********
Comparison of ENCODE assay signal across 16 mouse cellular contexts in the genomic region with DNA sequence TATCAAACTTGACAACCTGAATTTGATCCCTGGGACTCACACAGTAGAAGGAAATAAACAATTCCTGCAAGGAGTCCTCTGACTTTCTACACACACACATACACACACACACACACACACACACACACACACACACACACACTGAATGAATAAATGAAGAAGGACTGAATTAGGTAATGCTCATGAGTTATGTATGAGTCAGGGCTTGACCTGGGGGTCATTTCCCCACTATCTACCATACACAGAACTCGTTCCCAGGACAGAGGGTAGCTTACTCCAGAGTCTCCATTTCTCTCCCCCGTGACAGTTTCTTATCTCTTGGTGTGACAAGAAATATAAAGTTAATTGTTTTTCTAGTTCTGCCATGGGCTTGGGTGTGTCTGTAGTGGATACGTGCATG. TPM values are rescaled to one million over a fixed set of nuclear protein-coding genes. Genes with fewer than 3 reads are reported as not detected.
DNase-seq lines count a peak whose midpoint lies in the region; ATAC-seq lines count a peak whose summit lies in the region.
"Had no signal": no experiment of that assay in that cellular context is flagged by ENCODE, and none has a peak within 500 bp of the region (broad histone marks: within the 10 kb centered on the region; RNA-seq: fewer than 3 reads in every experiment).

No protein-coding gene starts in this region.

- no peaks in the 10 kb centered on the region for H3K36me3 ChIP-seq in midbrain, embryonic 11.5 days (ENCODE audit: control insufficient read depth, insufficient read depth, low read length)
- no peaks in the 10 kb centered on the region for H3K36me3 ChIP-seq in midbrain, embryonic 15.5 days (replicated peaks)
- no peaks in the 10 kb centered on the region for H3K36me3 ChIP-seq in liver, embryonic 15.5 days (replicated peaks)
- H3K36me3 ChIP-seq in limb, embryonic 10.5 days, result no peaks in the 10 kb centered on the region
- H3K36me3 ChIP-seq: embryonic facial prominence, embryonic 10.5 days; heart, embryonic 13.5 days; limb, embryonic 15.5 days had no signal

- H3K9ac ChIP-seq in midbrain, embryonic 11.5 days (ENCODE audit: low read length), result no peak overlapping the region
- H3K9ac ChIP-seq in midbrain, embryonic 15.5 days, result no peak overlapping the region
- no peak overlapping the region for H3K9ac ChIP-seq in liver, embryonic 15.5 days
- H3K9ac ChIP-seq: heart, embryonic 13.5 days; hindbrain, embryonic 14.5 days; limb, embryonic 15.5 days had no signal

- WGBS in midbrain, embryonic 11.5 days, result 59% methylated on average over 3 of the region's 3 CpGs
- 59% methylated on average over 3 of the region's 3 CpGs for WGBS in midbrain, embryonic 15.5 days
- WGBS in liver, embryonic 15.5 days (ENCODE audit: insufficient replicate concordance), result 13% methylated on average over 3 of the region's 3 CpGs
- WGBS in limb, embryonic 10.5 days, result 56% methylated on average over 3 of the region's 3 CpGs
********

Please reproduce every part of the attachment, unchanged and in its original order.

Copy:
Comparison of ENCODE assay signal across 16 mouse cellular contexts in the genomic region with DNA sequence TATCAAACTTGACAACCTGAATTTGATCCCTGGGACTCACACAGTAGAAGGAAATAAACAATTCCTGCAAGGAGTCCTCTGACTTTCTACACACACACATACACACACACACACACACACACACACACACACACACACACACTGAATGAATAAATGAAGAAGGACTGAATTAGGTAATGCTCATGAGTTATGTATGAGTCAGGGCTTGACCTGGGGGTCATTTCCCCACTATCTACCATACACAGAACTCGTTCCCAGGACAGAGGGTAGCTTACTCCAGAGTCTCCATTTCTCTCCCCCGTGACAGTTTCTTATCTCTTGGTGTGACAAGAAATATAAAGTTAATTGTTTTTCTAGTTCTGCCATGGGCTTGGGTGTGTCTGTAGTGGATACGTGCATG. TPM values are rescaled to one million over a fixed set of nuclear protein-coding genes. Genes with fewer than 3 reads are reported as not detected.
DNase-seq lines count a peak whose midpoint lies in the region; ATAC-seq lines count a peak whose summit lies in the region.
"Had no signal": no experiment of that assay in that cellular context is flagged by ENCODE, and none has a peak within 500 bp of the region (broad histone marks: within the 10 kb centered on the region; RNA-seq: fewer than 3 reads in every experiment).

No protein-coding gene starts in this region.

- no peaks in the 10 kb centered on the region for H3K36me3 ChIP-seq in midbrain, embryonic 11.5 days (ENCODE audit: control insufficient read depth, insufficient read depth, low read length)
- no peaks in the 10 kb centered on the region for H3K36me3 ChIP-seq in midbrain, embryonic 15.5 days (replicated peaks)
- no peaks in the 10 kb centered on the region for H3K36me3 ChIP-seq in liver, embryonic 15.5 days (replicated peaks)
- H3K36me3 ChIP-seq in limb, embryonic 10.5 days, result no peaks in the 10 kb centered on the region
- H3K36me3 ChIP-seq: embryonic facial prominence, embryonic 10.5 days; heart, embryonic 13.5 days; limb, embryonic 15.5 days had no signal

- H3K9ac ChIP-seq in midbrain, embryonic 11.5 days (ENCODE audit: low read length), result no peak overlapping the region
- H3K9ac ChIP-seq in midbrain, embryonic 15.5 days, result no peak overlapping the region
- no peak overlapping the region for H3K9ac ChIP-seq in liver, embryonic 15.5 days
- H3K9ac ChIP-seq: heart, embryonic 13.5 days; hindbrain, embryonic 14.5 days; limb, embryonic 15.5 days had no signal

- WGBS in midbrain, embryonic 11.5 days, result 59% methylated on average over 3 of the region's 3 CpGs
- 59% methylated on average over 3 of the region's 3 CpGs for WGBS in midbrain, embryonic 15.5 days
- WGBS in liver, embryonic 15.5 days (ENCODE audit: insufficient replicate concordance), result 13% methylated on average over 3 of the region's 3 CpGs
- WGBS in limb, embryonic 10.5 days, result 56% methylated on average over 3 of the region's 3 CpGs